eISSN: 1897-4317
ISSN: 1895-5770
Gastroenterology Review/Przegląd Gastroenterologiczny
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vol. 12
Letter to the Editor

Long-term evolution of squamous-cell cancer in Plummer-Vinson syndrome

Ulaş Aday
Ebubekir Gündeş
Durmuş Ali Çetin
Hüseyin Çiyiltepe
Kayhan Başak
Mustafa Duman

Gastroenterology Rev 2017; 12 (3): 226–228
Online publish date: 2017/09/30
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Plummer-Vinson syndrome (PVS, Paterson-Kelly) is a clinical condition that is frequently seen in middle-aged women, and is characterised by iron deficiency anaemia, proximal oesophageal web, and dysphagia [1].
Today the progress seen in the amount and variety of foods as well as the more frequent iron replacement practices for women has decreased the prevalence of PVS. It has been stated that there was an increase in the prevalence of cancer in the upper digestive system in patients with PVS [2, 3]. Endoscopic follow-up is recommended because there is an increase in the risk of cancer development in the oral cavity, pharynx, squamous-cell cancer (SCC) of the oesophagus, and gastric adenocarcinoma in long-term follow-ups [3, 4]. The cause of the dysphagia, which was seen 6 years later in our 38-year-old male patient, who had received endoscopic treatment of the oesophageal web and started on iron replacement because of PVS, was advanced-stage local oesophageal SCC.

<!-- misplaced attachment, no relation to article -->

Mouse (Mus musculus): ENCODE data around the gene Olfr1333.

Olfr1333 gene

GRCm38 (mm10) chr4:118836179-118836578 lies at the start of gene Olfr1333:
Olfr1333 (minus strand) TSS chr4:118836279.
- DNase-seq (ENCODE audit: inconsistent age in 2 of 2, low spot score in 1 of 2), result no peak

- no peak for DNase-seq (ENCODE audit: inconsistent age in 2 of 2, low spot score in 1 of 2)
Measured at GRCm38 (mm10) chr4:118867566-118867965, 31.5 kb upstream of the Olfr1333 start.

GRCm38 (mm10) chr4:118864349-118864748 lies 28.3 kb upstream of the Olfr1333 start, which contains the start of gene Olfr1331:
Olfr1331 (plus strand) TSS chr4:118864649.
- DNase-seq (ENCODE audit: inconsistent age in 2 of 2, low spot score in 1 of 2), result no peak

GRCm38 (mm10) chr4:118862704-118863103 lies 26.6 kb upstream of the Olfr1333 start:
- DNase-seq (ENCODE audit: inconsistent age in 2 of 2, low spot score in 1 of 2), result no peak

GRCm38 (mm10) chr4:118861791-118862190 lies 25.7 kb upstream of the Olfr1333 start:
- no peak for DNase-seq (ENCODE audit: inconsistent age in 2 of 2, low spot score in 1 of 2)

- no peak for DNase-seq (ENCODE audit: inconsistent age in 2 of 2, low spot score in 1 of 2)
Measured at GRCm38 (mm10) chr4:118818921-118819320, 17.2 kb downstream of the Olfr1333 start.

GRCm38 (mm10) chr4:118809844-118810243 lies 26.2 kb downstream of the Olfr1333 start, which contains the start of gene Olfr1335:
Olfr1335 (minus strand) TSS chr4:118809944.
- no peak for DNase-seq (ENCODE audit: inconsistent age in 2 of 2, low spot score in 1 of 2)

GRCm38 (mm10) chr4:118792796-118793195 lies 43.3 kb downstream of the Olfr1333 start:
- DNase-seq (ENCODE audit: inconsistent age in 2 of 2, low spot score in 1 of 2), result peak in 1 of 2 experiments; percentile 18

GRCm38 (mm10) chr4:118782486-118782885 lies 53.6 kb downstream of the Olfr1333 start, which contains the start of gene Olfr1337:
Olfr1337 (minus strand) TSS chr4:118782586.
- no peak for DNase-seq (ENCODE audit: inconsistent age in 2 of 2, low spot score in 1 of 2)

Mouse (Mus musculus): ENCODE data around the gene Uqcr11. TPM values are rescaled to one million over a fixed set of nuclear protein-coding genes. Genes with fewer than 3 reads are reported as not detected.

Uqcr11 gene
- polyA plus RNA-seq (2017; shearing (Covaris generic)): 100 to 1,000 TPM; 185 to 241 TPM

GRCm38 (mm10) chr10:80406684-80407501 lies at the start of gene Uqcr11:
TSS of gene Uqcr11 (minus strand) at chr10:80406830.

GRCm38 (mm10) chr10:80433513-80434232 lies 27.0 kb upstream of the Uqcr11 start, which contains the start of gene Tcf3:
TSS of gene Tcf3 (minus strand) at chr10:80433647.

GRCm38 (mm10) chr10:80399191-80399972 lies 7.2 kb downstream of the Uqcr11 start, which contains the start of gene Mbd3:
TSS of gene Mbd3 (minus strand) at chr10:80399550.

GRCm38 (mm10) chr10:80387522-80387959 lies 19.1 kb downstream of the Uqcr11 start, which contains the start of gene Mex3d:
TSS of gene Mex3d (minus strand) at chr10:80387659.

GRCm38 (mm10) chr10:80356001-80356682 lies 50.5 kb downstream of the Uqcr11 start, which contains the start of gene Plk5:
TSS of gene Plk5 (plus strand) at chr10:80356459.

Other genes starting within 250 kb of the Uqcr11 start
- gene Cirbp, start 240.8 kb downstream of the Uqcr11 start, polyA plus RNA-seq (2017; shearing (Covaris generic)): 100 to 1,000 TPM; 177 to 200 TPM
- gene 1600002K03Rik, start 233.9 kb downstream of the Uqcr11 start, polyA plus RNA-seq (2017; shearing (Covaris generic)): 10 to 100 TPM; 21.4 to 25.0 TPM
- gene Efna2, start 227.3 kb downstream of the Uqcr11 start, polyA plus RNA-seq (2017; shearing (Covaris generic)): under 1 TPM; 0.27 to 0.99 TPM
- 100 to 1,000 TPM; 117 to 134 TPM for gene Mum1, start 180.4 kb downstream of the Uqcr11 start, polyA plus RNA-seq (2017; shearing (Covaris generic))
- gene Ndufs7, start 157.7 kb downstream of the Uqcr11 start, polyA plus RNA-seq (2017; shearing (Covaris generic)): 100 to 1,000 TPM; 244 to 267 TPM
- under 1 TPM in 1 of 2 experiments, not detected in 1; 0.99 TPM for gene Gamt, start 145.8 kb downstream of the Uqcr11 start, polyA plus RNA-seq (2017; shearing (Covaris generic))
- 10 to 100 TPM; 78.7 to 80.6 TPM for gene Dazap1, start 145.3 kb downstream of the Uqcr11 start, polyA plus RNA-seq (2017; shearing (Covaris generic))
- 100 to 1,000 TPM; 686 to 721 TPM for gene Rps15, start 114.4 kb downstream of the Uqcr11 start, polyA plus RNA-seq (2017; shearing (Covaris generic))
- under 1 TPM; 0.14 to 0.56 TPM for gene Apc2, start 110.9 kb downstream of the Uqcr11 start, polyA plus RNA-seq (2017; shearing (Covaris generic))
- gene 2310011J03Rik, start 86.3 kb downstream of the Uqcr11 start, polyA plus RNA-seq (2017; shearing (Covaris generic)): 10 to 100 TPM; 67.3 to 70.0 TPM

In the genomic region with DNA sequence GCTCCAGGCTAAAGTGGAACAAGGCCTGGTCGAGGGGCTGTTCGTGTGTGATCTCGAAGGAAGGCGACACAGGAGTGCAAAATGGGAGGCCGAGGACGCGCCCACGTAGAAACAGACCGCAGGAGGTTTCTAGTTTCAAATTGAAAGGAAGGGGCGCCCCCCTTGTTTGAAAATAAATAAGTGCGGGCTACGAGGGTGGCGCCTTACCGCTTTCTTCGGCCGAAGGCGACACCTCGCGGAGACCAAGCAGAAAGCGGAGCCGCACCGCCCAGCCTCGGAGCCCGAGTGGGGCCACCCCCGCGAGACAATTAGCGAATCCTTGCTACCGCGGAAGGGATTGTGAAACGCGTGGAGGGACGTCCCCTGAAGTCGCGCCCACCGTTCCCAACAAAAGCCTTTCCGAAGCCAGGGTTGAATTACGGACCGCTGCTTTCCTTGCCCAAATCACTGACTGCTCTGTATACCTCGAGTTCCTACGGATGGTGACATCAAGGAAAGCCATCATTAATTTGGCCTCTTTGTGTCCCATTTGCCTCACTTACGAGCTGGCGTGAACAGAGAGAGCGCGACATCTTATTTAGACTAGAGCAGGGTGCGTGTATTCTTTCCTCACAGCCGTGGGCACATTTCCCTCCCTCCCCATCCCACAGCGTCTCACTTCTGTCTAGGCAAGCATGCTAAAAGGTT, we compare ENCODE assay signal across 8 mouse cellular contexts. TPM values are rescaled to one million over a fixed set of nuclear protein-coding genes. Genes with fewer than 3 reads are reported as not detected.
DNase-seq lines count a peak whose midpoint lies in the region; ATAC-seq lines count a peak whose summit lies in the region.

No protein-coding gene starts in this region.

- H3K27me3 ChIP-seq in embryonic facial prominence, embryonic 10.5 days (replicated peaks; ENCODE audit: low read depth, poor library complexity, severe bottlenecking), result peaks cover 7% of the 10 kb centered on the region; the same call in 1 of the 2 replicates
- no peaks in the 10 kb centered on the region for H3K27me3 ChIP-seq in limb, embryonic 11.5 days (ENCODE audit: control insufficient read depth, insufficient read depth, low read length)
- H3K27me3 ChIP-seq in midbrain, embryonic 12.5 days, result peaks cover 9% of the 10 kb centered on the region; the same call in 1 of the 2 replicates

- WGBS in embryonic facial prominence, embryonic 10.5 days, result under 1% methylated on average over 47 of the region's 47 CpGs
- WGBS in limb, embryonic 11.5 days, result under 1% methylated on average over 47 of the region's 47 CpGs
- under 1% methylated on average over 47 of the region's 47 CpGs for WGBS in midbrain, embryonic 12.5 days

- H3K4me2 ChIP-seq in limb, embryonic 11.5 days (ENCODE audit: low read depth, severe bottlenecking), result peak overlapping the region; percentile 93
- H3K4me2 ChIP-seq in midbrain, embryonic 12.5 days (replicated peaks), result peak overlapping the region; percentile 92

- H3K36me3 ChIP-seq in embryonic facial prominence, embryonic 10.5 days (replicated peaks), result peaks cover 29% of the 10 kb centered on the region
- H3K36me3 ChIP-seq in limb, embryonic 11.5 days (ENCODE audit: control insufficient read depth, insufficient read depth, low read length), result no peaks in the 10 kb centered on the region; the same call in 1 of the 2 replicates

The 38-year-old male patient had presented to our outpatient clinic 9 years earlier because of dysphagia, fatigue, and weight loss. His evaluation had not revealed any history of chronic illness, smoking, or alcohol consumption. According to his laboratory results his haemoglobin level was 10.5 g/dl (normal range: 12.2–18.1), haematocrit level was 35.0% (normal range: 37.7–53.7), iron level was 12 µg/dl (normal range: 25–156), and mean corpuscular volume (MCV) 64.5 fl, which were in line with iron deficiency anaemia. The peripheral blood smear conducted within the scope of the initial evaluation for anaemia showed an outlook concordant with iron deficiency anaemia (Figure 1, upper left corner). The barium swallow performed for dysphagia demonstrated narrowness in the proximal oesophagus (Figure 2). Endoscopic evaluation revealed a web causing narrowness in the proximal (Figure 3), and it was dilated by bougie. While the other parts of the oesophagus and stomach were normal, duodenal bulbus was oedematous, and a biopsy was performed. Duodenal biopsy revealed signs of chronic inflammation. The colonoscopic evaluation for anaemia showed no pathological signs. The patient was diagnosed with PVS, started on oral iron preparation, and taken into the follow-up program.
The patient’s third-month follow-up showed that his dysphagia had regressed. His laboratory results at this stage were: haemoglobin 14.8 g/dl, haematocrit 43.2%, mean corpuscular volume (MCV) 81.6 fl, and iron...

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